August 9, 2013 11:49AM
CHESHIRE — The only sound is an air conditioner, and the occasional rustle of papers inside a small, sparse storefront along Main Street, where students at Kumon Center quietly work on math and reading skills.
“I like how you learn new things,” said Tiffany Hua, 12, of Cheshire. “They want you to be comfortable with it so you keep reviewing it and you understand it more.”
Tiffany’s brother, Harry, 10, put his hands to his chin as he thought about what he’s getting out of being at Kumon.
“Well, my mom wants to give me a better education, and I like doing the problems” he said. “But it feels really, really bad to be missing summer.”
Kumon of Cheshire teaches math and reading skills to students in kindergarten through 12th grade.
It focuses on an old school approach of teaching with rote memorization and review using practice sheets that students complete during instructional sessions and at home, according to Steve Sang, director of the Cheshire franchise.
It differs from centers such as Sylvan Learning Centers in that it doesn’t provide tutoring in different subjects, but instead tests what level students are in for math or reading or both, when they start, and teaches only those subjects, though the reading often encompasses science, history or other subject matters, Sang said.
“Tutoring temporarily helps them get their grades better, but we give them strong study habits, learning skills that will last a lifetime,” he said.
The Cheshire center, which is part of the national Kumon system, opened its doors June 1. It now has about 50 students, who come on Wednesdays and Saturdays for an hour or so to get instruction and homework. They are expected to work on the sheets for about 30 minutes each day, according to Sang.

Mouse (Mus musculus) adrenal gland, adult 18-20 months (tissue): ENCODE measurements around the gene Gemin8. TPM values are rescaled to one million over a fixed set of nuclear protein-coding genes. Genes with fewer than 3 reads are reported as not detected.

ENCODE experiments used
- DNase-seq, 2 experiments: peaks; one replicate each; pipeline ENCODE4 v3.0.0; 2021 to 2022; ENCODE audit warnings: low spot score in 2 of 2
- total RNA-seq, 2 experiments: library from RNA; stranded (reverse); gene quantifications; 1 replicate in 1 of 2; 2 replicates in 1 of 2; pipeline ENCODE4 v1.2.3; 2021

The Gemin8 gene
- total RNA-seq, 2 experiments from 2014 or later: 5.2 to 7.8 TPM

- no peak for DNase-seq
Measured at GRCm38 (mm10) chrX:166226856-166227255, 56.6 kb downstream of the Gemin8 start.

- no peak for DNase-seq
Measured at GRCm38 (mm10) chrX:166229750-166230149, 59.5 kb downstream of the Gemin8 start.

In Kumon, there are three aspects students are encouraged to get from the program, Sang said.
They are independence, the ability to be motivated and work on their own; accuracy, to work to get things right; and speed, learning to work faster while still maintaining accuracy, hence the piles of practice sheets.
The sparse classroom with rows of clean wood desks and stools provides little distraction for students or assistants, sitting at the front of the classroom grading homework.
“It’s kind of interesting, ” said Chigozie Dike, 10, juggling his small, light blue and black Kumon bag, which holds only pencils and homework packets. “At first my grades weren’t so good. By the end of the school year they improved and with Kumon I think they’ll get even better.”
Parents and grandparents sat in the glass-walled waiting room overlooking the classroom.
“I want them doing it for enrichment,” said mother Ulari Dike. “I like the way the program works with repetition.”
She said she likes her children participating in the program over the summer.
“No brain drain. We’re trying to avoid that,” Dike said. “We’ll hit the ground running when school starts.”